However, I think from the domestic perspective, if you are looking at stocks, I think the domestic economy is actually looking much better than it was say six to seven months back. I think the hard indicators like oil demand growth, even cement volume growth, while cement prices have been nothing to write home about, cement volume grows in the North, in the East and perhaps the South was affected badly by floods.
So, these are hard indicators of very widespread demand that I think are looking much better. So, the domestic economy actually should not be doing that badly.
Latha: You can’t play it with finance stocks, can you? The banks have their own kind of problems; will you play any bank at all?
A: If you have retail focus lender, you don’t have exposure to companies which are technically burst then yes those are banks, some NBFCs which are still growing fast.
Latha: That is just two or three private sector banks. You don’t touch any of the economy facing banks although they have fallen a goodish bit?
A: If you are looking for a trading rally, maybe you can but I am not very good at catching trading rallies and I don’t think they are wise to chase after anyway. However, those issues are still unresolved and one of the problems also with the large liquid stocks is that they are heavily foreign institutional investors (FII) owned.
While near-term with the risk appetite perhaps stabilising, you may see some stability inflows but the fact is that the oil producing, the oil exporters are still bleeding cash and they need to keep selling their asset. So, if you have very high FII ownership, even if you have decent earnings support, you can actually still get de-rated.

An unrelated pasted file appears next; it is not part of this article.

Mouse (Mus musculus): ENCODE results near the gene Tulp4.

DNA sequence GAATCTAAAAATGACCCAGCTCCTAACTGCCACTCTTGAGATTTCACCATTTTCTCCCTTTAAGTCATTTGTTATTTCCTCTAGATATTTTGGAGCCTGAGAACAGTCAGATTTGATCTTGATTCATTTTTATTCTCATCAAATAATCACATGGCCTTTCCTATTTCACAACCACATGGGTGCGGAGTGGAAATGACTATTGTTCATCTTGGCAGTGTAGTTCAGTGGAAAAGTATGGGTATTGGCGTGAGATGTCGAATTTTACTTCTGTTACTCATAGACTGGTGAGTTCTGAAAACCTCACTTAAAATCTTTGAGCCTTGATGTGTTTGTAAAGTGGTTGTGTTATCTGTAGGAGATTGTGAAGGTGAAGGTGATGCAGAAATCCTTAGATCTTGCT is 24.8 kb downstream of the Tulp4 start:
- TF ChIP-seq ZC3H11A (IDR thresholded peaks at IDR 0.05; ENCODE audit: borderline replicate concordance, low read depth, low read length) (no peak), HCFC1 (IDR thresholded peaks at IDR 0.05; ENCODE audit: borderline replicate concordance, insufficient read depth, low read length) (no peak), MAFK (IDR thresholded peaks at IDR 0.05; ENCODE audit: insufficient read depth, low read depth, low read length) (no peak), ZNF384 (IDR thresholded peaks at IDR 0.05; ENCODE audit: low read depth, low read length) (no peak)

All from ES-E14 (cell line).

So, my sense is that I think if you stay focused on good growth companies, even if they are three or four, I think you should be better off from a 12 month perspective.
Sonia: You did mention that some of the hard indicators like cement are showcasing a bit of rebound but we are not seeing that in the numbers just yet. If you look at the list of cement numbers that we have got so far whether it is names like Orient Cement, Mangalam Cement, Saurashtra Cement, the smaller ones are out, some of them still are posting losses. So, where were you noticing an improvement in demand?
A: Demand and profits are different indicators. So, because the cement industry has been able to manage pricing for quite a bit despite low utilisations, I think the profitability was being held up. What we are seeing perhaps is that the discipline of pricing has weakened in the North where prices have come down quite sharply.
However, if you are looking at cement as an indicator of what is really happening on the ground, because it affects the informal economy affects, it affects the formal economy, it reflects the pace of house construction, infrastructure construction, what you need to focus on is volumes and I think the volumes in the December quarter were actually quite good.
Latha: Would it be the commercial vehicles or even the four wheelers, two wheelers, that entire space what is your area of preference?
A: We have been very positive on four wheelers. The volume growth there – January was a blip and the volume growth there should be quite steady. We remain positive on the impact that the pay commission can have in the second half. I don’t want to sound like a broken clock but I think that is going to be a very important and very strong catalyst for the domestic economy as it starts to get implemented.
I think the weaker diesel price and the fact that the pay commission will force the railways perhaps to raise tariffs again, and mining has revived, I don’t know if you noticed, iron ore production has been going up very sharply and private miners in Odisha for example have been growing at 20-30 percent a year. We are again reaching a position of iron ore surplus.